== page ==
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    Rights Group Says Thai Navy Fired at Fleeing Rohingya Refugees

    Human Rights Watch is calling for an investigation into an incident in which the Thai navy allegedly shot at a group of Rohingya "boat people," killing at least two of the asylum seekers.

    The New York-based group Wednesday said its investigation revealed that Thai sailors last month opened fire on about 20 Rohingya refugees during a mission to push the group back out to sea.

    Tens of thousands of ethnic Rohingya Muslims have fled Burma in recent months to escape sectarian violence and state-sponsored discrimination.

    Thailand has refused to accept most of the refugees. It has instead ordered its navy to intercept the boats and provide the passengers with food and supplies before sending them on their way.

    Human Rights Watch has criticized the "push back" policy, saying Thailand is failing to provide the Rohingya asylum seekers with the protections required under international law.

    In the February 22 case, the rights group says around 20 Rohingya jumped overboard toward land to escape Thai sailors, who had pushed their drifting vessel back to sea off the coast of Phang Nga province.

    Witnesses told Human Rights Watch that the Thai sailors opened fire on the refugees in the water, killing at least two. Four others say they managed to swim to shore and were hidden by Thai villagers. The fate of the rest of the passengers is unknown.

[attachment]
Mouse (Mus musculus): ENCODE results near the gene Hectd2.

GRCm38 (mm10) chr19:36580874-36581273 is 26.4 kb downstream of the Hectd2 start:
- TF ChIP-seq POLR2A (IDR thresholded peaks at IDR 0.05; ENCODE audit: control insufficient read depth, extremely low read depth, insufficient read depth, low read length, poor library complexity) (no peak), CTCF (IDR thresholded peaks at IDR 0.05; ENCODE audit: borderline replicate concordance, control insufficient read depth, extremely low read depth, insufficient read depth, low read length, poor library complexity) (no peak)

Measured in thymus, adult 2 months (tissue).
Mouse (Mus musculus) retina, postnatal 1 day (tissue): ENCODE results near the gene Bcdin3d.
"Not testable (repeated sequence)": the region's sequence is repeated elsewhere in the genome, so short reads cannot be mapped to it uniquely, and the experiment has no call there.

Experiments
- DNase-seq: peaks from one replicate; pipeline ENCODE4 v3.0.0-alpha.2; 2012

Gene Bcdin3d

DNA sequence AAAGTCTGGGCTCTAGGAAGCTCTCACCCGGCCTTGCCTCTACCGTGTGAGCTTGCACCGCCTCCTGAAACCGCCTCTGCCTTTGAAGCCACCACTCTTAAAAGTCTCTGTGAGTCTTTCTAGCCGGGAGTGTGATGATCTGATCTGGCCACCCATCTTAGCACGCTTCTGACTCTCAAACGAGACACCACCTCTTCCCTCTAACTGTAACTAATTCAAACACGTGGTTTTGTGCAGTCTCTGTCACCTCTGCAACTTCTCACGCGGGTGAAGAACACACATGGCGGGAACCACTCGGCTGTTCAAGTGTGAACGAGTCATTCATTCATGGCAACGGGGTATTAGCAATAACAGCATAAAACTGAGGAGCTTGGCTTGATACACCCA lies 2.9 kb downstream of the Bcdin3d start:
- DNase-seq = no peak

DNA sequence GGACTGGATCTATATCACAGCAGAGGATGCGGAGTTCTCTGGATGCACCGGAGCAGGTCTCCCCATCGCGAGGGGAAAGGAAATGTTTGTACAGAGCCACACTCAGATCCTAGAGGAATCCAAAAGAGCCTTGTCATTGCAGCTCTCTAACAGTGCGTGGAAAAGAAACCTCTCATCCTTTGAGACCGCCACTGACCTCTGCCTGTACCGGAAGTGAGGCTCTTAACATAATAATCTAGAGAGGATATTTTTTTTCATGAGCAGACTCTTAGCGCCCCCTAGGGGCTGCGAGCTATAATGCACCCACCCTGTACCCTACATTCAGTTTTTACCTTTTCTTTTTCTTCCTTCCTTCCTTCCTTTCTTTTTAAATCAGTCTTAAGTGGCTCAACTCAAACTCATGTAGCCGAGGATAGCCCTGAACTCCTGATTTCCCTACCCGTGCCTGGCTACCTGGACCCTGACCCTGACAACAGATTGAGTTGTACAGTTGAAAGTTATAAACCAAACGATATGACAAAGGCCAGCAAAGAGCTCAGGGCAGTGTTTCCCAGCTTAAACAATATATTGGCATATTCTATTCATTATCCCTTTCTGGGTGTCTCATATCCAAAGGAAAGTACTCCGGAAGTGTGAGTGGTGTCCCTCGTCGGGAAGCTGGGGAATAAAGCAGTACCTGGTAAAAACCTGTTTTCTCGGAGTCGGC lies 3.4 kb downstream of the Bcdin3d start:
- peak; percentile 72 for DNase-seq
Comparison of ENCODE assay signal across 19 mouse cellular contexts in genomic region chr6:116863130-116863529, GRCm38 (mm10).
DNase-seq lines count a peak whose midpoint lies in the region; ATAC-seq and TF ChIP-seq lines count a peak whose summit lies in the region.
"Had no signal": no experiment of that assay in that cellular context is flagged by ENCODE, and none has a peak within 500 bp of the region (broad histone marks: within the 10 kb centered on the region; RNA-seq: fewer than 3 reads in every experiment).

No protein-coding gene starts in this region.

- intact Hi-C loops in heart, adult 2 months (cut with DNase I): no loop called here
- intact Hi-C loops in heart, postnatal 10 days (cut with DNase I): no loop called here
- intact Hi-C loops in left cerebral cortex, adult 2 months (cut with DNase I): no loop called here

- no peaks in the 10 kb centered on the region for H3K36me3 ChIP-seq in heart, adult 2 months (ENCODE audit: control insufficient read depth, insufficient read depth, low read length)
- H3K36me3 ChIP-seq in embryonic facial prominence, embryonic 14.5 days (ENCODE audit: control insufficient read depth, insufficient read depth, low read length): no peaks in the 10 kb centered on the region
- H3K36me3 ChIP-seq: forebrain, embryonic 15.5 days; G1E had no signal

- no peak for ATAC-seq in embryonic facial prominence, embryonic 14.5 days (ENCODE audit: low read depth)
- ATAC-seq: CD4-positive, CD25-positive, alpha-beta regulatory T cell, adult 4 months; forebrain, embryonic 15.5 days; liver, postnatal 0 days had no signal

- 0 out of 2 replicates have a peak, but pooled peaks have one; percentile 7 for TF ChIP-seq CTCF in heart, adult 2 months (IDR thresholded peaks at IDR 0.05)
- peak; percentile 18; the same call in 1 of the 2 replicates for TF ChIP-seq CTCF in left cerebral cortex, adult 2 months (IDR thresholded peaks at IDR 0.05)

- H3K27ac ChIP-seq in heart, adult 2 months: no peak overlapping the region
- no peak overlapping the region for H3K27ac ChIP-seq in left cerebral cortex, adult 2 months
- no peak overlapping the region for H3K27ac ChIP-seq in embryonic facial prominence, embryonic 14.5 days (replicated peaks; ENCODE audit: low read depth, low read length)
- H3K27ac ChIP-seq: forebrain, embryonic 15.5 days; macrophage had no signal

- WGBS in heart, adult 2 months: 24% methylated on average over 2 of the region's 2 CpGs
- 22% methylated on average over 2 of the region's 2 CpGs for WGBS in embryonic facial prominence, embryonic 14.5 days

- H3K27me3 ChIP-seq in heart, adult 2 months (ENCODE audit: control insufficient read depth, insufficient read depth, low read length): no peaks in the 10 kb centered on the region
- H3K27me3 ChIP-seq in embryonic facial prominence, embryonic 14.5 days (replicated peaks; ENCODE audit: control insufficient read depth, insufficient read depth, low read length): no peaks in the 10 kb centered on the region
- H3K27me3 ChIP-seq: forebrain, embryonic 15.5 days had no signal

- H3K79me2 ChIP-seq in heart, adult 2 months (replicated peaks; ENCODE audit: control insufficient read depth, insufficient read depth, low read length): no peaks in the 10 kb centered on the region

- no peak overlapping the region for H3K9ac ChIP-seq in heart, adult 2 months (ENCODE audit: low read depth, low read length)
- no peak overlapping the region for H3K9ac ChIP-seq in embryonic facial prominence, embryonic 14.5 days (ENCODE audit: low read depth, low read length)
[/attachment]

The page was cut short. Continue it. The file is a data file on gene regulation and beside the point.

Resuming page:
Human Rights Watch wants Thailand to investigate the incident and prosecute those found responsible. The group's Asia director Brad Adams said that "Rohingya fleeing Burma should be given protection, not shot at."

    The United Nations says the Rohingya people are among the world's most persecuted minority groups. They are denied citizenship and many other basic rights in Burma, where they are regarded as illegal immigrants from neighboring Bangladesh.

    An outbreak of sectarian violence in Burma's Arakan, or Rakhine state, between Rohingya Muslims and majority Buddhists has killed dozens and displaced hundreds of thousands in recent months.

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